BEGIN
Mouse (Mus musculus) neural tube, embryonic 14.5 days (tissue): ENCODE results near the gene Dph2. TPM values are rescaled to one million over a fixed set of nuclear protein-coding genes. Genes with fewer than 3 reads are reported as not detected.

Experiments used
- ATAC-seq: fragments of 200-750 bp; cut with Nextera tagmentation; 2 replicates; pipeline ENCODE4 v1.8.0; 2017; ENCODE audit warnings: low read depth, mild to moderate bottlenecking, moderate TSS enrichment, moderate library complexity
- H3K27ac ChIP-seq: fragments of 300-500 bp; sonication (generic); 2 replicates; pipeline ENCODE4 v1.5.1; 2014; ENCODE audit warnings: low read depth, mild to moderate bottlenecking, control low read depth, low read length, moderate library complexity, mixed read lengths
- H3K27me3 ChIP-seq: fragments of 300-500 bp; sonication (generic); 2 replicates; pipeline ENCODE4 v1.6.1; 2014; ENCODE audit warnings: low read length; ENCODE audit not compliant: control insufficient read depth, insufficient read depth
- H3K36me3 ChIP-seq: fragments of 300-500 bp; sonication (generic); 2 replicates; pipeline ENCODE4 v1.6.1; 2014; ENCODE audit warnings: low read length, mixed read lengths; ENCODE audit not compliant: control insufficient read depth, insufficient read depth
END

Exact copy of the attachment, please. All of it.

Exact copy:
Mouse (Mus musculus) neural tube, embryonic 14.5 days (tissue): ENCODE results near the gene Dph2. TPM values are rescaled to one million over a fixed set of nuclear protein-coding genes. Genes with fewer than 3 reads are reported as not detected.

Experiments used
- ATAC-seq: fragments of 200-750 bp; cut with Nextera tagmentation; 2 replicates; pipeline ENCODE4 v1.8.0; 2017; ENCODE audit warnings: low read depth, mild to moderate bottlenecking, moderate TSS enrichment, moderate library complexity
- H3K27ac ChIP-seq: fragments of 300-500 bp; sonication (generic); 2 replicates; pipeline ENCODE4 v1.5.1; 2014; ENCODE audit warnings: low read depth, mild to moderate bottlenecking, control low read depth, low read length, moderate library complexity, mixed read lengths
- H3K27me3 ChIP-seq: fragments of 300-500 bp; sonication (generic); 2 replicates; pipeline ENCODE4 v1.6.1; 2014; ENCODE audit warnings: low read length; ENCODE audit not compliant: control insufficient read depth, insufficient read depth
- H3K36me3 ChIP-seq: fragments of 300-500 bp; sonication (generic); 2 replicates; pipeline ENCODE4 v1.6.1; 2014; ENCODE audit warnings: low read length, mixed read lengths; ENCODE audit not compliant: control insufficient read depth, insufficient read depth